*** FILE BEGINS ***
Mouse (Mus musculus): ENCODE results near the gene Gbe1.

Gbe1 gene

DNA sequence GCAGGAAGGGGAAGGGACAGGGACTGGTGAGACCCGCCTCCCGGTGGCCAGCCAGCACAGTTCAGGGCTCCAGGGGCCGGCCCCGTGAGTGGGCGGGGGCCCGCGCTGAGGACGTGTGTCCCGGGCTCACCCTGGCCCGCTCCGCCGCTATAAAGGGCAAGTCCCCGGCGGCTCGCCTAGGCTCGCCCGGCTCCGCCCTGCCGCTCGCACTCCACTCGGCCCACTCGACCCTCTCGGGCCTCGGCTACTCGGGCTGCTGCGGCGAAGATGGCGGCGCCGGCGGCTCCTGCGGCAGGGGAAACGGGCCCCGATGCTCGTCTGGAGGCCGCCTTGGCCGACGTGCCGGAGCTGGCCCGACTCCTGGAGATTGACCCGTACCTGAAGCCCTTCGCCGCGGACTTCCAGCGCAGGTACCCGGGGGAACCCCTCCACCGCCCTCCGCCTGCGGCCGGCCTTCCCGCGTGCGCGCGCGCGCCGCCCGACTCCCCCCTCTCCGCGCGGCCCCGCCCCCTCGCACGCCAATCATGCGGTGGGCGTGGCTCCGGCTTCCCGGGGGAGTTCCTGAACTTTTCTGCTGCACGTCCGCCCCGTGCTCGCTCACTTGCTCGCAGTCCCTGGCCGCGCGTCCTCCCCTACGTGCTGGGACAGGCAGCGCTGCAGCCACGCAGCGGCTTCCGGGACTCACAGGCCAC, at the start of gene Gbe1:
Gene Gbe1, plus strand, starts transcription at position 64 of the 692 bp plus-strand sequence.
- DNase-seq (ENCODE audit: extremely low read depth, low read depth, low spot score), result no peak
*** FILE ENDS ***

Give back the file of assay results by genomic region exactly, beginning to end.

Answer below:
Mouse (Mus musculus): ENCODE results near the gene Gbe1.

Gbe1 gene

DNA sequence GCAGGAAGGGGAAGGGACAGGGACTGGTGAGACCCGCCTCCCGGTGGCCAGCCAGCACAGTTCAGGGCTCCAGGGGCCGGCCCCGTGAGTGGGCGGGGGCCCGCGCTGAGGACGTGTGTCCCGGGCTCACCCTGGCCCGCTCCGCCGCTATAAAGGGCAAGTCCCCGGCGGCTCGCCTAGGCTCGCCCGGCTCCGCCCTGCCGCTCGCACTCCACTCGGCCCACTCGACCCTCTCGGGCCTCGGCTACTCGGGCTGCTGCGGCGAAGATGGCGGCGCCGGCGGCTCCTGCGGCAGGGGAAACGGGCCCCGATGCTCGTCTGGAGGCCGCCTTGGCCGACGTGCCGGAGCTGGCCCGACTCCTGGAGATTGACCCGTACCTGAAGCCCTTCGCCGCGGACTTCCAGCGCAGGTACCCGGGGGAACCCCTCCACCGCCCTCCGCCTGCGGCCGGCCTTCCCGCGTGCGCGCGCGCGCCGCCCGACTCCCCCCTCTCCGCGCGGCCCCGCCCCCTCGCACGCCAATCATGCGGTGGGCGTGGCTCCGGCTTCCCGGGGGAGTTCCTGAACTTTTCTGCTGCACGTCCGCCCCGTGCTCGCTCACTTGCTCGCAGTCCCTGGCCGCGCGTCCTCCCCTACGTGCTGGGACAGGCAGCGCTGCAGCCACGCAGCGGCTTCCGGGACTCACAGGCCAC, at the start of gene Gbe1:
Gene Gbe1, plus strand, starts transcription at position 64 of the 692 bp plus-strand sequence.
- DNase-seq (ENCODE audit: extremely low read depth, low read depth, low spot score), result no peak